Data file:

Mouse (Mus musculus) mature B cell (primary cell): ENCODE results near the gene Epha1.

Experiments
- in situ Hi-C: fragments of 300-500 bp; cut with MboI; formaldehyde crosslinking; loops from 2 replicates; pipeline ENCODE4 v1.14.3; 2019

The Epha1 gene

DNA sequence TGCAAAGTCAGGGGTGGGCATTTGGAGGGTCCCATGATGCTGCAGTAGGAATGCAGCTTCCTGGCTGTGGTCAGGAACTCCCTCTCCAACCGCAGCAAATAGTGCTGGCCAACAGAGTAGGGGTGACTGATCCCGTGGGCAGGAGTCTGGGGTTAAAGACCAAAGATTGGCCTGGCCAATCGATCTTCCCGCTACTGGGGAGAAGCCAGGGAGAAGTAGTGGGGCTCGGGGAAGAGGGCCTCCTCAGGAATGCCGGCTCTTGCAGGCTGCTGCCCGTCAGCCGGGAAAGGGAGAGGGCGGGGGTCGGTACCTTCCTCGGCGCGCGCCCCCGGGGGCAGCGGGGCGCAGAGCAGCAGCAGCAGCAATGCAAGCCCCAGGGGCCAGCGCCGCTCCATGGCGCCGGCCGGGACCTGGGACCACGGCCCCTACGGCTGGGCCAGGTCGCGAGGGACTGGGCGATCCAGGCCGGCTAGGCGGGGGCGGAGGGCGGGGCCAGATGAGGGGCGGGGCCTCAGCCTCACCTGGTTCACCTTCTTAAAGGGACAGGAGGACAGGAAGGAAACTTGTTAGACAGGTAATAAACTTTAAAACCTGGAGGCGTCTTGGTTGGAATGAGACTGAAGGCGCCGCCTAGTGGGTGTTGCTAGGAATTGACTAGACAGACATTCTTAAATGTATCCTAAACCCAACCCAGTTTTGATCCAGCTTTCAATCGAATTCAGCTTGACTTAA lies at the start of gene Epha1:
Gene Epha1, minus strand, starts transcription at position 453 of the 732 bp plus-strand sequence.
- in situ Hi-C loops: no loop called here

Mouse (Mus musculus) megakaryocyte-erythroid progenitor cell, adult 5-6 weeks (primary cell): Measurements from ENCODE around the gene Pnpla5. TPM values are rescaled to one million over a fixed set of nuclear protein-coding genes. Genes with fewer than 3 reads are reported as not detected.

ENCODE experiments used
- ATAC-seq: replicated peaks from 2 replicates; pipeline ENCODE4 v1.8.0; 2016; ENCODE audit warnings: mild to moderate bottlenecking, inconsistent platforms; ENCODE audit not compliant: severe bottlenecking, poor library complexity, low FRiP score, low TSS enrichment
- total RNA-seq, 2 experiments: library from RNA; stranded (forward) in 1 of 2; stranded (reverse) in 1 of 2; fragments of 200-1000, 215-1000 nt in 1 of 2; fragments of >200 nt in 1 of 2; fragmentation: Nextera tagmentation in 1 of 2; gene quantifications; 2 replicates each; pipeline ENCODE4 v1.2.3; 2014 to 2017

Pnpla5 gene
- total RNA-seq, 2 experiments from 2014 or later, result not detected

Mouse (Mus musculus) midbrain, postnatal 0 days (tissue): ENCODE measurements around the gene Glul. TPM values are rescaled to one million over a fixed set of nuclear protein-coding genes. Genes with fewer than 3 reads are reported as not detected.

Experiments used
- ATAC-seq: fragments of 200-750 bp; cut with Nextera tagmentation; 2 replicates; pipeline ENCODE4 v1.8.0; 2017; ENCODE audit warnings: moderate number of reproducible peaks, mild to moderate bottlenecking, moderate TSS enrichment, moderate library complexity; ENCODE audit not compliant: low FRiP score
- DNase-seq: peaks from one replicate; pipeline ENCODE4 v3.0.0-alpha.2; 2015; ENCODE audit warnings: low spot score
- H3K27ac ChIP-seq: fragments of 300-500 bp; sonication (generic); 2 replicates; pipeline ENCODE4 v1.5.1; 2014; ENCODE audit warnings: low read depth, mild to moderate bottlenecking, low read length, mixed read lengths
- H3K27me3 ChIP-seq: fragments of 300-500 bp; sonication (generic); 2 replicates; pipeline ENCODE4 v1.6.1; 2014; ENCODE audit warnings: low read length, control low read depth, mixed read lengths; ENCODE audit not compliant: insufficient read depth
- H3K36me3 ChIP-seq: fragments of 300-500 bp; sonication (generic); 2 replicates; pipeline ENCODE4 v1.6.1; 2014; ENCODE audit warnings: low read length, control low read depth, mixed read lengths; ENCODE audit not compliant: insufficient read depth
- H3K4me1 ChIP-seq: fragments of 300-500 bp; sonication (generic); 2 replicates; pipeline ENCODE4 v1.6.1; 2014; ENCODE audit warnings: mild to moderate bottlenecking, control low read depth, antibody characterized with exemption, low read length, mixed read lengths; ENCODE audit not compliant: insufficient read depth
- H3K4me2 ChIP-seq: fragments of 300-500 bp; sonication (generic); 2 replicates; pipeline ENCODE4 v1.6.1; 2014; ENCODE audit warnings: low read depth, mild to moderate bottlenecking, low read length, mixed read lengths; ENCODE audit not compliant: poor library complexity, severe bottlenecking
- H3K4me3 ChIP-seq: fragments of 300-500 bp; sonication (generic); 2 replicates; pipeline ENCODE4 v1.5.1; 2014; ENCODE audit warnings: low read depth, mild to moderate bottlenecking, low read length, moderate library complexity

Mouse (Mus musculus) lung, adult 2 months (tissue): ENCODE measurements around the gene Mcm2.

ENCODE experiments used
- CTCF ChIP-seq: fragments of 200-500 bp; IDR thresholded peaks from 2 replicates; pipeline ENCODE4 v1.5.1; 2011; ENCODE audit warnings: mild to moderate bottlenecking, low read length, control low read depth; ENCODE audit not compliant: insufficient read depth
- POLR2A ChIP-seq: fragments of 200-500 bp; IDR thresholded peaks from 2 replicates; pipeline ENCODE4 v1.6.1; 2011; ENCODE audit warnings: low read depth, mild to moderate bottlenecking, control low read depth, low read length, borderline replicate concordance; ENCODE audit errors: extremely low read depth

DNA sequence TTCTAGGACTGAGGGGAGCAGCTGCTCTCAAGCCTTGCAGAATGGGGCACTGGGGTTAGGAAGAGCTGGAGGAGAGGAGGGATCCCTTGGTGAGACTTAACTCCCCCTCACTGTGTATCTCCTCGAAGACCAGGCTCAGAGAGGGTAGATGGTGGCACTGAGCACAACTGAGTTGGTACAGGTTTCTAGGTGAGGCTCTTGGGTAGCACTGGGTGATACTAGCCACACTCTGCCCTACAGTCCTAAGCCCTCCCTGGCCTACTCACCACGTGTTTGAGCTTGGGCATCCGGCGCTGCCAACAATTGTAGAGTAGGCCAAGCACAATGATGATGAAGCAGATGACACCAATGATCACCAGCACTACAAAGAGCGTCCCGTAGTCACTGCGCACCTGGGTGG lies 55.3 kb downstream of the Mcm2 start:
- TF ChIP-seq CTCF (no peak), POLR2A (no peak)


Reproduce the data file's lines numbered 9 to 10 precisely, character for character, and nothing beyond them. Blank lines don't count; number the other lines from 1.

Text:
ENCODE experiments used
- ATAC-seq: replicated peaks from 2 replicates; pipeline ENCODE4 v1.8.0; 2016; ENCODE audit warnings: mild to moderate bottlenecking, inconsistent platforms; ENCODE audit not compliant: severe bottlenecking, poor library complexity, low FRiP score, low TSS enrichment